Thursday, September 6, 2012

my understanding of "yeast"

Mark has yet another interesting article today, on the question of candida overgrowth.  He makes one point that i'm incredulous about, but it's only in the comment section that things get out-of-focus.

First thing that i did:  get out the updated Atkins book (i may have to find myself a copy of the original, as that is said to have interesting differences), and read what he had to say.  I was hoping for references to studies, but was disappointed; he reports, "I think that the complete explanation of what Candida overgrowth does to the human body is still well in the future.  But I do know from my medical practice that this is a problem that can cripple weight loss efforts."

To begin with, although Atkins specifically mentions candida albicans, he quickly starts talking about other yeasts and molds, because if you have a candida problem, you are likely to have trouble with a lot of its "relatives" too.  Well, i learned long ago that allergies are "cumulative" -- you can be in contact with things to which you're sensitive, but until these irritants reach some kind of threshold, they won't make you suffer.  If i'm in contact with corn chips and salsa, i MAY not feel it unless i go into my basement on a rainy day, OR the oak-trees are pollinating, OR the Bradford pears are in bloom, OR i'm in Wyoming on a windy day, OR ... so on.

So if you eat a lot of "low-carb paleo-friendly" foods such as cheese, vinegar, mushrooms, sauerkraut, sour cream, nuts, bacon and wine, you're adding yeast/mold-bearing foods to whatever environmental sensitivities you have.  Is the stuffy head you get after a meal, a symptom of candida overgrowth?  Not specifically, but it's definitely a sign that you've got more "yeast" on board than your body can cope with.  Atkins states, "It is important to remember that yeast overgrowth stresses the immune system, undermining your total health."

And we CAN measure an abnormal growth of candida in the feces and the blood, so i find the arguments in Mark's comment section completely absurd, that "I’m not impressed with this article, probably because 'candidiasis' is so overblown. Your article acknowledges that intestinal candida infection is not a recognized medical disease, the symptoms are vague and there are no reliable tests to diagnose it, and yet you think you know how to cure it?"  ... Shall we start counting the number of things that are/were "not a recognized medical disease" and which ARE things that can be overcome by means of diet and lifestyle?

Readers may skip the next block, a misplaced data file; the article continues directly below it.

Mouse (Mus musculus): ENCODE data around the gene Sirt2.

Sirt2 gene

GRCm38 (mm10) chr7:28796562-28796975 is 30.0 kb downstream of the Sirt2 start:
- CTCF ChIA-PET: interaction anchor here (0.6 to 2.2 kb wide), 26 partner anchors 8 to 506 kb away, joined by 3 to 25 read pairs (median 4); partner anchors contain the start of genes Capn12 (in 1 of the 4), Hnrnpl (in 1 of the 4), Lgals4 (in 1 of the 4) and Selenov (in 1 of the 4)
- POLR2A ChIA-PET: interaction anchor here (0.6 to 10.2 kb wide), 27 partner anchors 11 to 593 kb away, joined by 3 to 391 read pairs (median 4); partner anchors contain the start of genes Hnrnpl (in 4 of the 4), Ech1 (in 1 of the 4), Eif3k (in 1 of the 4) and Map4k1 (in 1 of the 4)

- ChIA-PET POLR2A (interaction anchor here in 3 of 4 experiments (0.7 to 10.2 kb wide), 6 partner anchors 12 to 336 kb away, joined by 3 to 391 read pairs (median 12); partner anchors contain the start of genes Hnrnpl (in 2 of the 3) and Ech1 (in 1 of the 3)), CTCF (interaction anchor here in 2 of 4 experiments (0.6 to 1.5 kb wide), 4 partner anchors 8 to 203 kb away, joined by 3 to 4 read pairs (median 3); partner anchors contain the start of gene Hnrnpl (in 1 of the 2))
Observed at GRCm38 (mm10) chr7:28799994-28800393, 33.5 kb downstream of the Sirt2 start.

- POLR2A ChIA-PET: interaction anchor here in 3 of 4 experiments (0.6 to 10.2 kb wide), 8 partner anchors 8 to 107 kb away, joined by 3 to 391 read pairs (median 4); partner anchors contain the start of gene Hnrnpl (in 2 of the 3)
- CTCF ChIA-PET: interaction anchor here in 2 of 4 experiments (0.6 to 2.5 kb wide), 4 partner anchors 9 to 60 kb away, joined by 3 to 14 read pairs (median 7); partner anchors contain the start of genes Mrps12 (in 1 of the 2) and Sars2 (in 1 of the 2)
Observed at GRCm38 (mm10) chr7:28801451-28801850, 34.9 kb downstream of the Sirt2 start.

"Strong Medicine" has several chapters illuminating the vast number of illnesses which can be of allergenic origin.  Even if candida albicans isn't PRIMARILY responsible for some of these allergic responses, there's every reason to believe that it contributes to the overall burden, so controlling it becomes one of the logical aims of allergy treatment.  Donaldson recommends doing this by means of his "allergy bandwagon" -- eliminating wheat, dairy (except butter), chocolate and eggs for all patients, and a longer list for the more sensitive.

Atkins recommended an elimination test for those of his patients who seemed to have allergy-related problems, with the suspicious items of diet being those high-yeast/mold foods like cheese, which i listed above.  But the thing that he believed would feed candida and its co-irritants most...?  "The worst offender is sugar.  It is the major growth factor for yeast, and Candida patients are invariably warned to stay away from ice cream, candy, pastry, corn syrup, maple syrup, molasses, etc.  If you're doing Atkins, there's certainly no possibility you're eating any of that.  You'll also be avoiding the natural sugar in fruit juice and lactose in milk."

THIS is where i disagree with Mark's point of view on candida, etc. -- he goes with Jaminet's pronouncement on the subject, and i think it's absurd.  "Paul Jaminet, who suffered from candida overgrowth, argues that since candida (being eukaryotes) have mitochondria that can feed on both ketones and carbs (as opposed to prokaryote bacteria without mitochondria), going very low carb or ketogenic will only provide more fuel for the overgrowth. Furthermore, since ketones are water-soluble and pass easily through cellular membranes, ketones will actually be a more accessible food source for candida. Don’t go high-carb, since any extra glucose will just be food for the yeast, but don’t go ketogenic, either."

It just doesn't make any sense!  Granted that these buggies can eat EITHER glucose or ketones, what the hell difference does it make WHICH you feed them?  But MY CELLS definitely prefer ketones and FFAs, so i'm damned if i'll eat for the bugs i don't want!


  1. "But MY CELLS definitely prefer ketones and FFAs, so i'm damned if i'll eat for the bugs i don't want!" Brilliant!